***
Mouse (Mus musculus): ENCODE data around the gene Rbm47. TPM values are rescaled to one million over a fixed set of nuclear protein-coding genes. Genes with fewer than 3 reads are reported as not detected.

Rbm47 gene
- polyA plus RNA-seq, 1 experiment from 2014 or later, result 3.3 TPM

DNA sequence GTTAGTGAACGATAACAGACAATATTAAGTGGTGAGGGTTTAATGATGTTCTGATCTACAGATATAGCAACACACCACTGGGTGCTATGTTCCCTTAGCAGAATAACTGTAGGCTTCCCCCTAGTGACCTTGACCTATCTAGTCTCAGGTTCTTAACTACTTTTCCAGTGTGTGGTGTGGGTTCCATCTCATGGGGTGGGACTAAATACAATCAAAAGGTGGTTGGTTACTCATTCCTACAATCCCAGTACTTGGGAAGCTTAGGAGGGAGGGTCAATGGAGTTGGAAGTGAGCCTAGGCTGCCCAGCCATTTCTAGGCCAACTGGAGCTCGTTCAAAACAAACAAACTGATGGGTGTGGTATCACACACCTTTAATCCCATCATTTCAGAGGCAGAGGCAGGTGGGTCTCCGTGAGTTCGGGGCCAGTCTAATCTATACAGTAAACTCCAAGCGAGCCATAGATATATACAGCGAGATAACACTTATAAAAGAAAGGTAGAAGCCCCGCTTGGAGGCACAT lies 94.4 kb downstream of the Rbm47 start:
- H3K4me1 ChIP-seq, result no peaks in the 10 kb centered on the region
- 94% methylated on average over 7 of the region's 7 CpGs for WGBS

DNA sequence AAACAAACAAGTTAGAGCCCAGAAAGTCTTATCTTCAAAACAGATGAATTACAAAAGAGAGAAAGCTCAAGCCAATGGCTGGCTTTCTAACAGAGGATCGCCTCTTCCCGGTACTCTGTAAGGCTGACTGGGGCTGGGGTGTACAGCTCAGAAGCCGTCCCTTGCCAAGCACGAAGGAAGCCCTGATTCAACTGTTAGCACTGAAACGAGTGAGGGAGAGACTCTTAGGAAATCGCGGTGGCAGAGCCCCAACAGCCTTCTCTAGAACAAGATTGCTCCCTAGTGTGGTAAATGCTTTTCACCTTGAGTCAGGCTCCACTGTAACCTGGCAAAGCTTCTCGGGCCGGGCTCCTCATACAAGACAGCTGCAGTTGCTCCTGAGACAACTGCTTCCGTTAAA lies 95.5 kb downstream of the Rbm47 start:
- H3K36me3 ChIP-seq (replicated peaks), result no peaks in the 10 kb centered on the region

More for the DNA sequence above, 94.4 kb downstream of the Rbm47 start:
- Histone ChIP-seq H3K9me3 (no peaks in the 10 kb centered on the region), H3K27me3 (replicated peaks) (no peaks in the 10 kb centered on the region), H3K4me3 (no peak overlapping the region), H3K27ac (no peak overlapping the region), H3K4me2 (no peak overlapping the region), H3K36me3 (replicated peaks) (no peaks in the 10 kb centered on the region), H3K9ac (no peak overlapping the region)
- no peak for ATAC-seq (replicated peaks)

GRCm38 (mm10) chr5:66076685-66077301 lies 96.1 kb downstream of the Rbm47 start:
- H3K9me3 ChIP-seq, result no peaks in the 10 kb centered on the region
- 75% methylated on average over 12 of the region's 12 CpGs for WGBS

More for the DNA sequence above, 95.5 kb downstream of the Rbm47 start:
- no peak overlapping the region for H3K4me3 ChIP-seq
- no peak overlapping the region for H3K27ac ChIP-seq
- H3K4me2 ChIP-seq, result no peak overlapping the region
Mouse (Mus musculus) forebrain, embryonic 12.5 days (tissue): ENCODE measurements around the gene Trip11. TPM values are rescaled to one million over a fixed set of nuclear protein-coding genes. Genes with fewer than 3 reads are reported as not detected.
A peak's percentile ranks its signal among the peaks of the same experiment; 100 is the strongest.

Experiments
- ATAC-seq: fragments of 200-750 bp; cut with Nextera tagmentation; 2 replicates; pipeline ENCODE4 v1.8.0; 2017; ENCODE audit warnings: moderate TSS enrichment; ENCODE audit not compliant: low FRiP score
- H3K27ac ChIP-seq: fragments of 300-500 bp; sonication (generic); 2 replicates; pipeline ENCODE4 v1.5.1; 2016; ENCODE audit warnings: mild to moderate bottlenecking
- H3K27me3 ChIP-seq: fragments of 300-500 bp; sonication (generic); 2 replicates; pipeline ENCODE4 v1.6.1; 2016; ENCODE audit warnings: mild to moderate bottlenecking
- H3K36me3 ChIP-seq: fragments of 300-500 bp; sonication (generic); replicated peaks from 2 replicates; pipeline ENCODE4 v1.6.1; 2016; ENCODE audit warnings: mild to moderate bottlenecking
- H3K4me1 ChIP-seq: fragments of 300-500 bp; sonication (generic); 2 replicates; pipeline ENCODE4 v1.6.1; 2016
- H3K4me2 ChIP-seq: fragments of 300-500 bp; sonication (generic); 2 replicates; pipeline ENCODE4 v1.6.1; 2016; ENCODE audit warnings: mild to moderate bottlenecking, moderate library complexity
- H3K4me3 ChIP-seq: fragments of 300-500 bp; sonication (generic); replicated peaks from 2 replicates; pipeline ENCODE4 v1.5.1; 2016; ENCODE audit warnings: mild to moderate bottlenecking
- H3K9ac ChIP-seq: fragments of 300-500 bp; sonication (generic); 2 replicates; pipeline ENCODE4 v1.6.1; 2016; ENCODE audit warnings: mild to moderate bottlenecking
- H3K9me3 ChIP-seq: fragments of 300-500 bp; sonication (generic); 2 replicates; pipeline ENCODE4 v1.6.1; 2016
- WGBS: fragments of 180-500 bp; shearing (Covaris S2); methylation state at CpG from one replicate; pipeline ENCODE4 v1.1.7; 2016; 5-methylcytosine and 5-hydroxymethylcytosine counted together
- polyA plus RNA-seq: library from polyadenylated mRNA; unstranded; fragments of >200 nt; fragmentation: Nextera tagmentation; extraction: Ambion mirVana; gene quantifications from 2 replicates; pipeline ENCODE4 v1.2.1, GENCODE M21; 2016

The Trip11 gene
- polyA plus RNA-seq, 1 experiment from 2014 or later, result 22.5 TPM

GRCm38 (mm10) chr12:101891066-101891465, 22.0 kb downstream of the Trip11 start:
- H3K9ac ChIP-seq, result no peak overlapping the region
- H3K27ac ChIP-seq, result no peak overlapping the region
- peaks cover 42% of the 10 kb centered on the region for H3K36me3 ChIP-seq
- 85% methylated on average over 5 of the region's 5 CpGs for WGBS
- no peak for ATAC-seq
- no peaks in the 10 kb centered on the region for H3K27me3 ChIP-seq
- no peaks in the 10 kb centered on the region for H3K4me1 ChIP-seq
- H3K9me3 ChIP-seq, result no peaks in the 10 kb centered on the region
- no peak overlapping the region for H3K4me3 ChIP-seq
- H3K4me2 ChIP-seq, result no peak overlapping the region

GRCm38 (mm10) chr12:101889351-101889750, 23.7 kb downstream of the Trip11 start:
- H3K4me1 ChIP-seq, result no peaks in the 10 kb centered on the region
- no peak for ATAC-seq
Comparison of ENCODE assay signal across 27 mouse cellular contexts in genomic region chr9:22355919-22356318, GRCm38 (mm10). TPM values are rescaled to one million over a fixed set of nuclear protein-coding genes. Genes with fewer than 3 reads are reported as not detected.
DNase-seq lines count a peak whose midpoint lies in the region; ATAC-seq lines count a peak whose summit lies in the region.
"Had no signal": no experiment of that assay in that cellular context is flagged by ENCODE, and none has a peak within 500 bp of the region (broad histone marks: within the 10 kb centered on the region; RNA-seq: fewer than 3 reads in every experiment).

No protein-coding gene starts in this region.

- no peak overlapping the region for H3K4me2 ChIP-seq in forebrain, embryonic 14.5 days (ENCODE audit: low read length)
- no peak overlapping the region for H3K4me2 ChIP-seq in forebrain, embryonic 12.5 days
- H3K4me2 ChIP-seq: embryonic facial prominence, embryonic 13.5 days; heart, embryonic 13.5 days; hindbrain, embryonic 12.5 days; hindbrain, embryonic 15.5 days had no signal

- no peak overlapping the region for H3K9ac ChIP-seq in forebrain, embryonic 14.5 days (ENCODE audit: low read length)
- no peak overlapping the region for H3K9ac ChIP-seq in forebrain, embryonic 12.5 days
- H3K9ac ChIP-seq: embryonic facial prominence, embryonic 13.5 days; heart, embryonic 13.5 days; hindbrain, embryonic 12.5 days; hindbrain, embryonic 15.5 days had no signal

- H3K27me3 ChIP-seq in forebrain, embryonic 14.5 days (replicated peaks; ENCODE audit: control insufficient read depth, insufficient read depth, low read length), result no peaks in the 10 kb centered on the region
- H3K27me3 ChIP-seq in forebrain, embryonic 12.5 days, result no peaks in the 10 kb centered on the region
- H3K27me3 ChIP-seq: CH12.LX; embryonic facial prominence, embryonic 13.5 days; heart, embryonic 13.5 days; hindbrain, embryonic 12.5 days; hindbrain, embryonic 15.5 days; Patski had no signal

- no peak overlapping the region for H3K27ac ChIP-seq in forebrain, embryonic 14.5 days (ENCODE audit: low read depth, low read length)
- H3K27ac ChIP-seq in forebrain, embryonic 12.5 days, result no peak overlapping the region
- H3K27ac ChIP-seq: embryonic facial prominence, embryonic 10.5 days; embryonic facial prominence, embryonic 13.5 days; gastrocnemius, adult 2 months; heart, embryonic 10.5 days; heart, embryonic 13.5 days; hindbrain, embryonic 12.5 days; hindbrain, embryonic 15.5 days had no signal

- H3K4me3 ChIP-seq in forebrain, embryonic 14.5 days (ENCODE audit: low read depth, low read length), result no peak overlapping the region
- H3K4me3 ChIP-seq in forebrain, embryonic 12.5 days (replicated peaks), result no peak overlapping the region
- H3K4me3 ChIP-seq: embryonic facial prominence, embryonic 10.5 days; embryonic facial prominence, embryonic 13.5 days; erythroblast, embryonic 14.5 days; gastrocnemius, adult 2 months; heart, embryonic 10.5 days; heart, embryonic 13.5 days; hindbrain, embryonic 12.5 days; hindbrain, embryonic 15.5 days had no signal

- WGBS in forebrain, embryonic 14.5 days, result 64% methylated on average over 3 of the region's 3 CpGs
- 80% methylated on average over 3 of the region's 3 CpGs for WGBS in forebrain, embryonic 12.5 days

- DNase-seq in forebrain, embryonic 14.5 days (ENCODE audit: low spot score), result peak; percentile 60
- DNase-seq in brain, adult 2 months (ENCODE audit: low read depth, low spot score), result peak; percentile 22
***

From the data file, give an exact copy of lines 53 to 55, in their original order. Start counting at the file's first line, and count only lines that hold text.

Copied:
- no peak overlapping the region for H3K4me2 ChIP-seq in forebrain, embryonic 14.5 days (ENCODE audit: low read length)
- no peak overlapping the region for H3K4me2 ChIP-seq in forebrain, embryonic 12.5 days
- H3K4me2 ChIP-seq: embryonic facial prominence, embryonic 13.5 days; heart, embryonic 13.5 days; hindbrain, embryonic 12.5 days; hindbrain, embryonic 15.5 days had no signal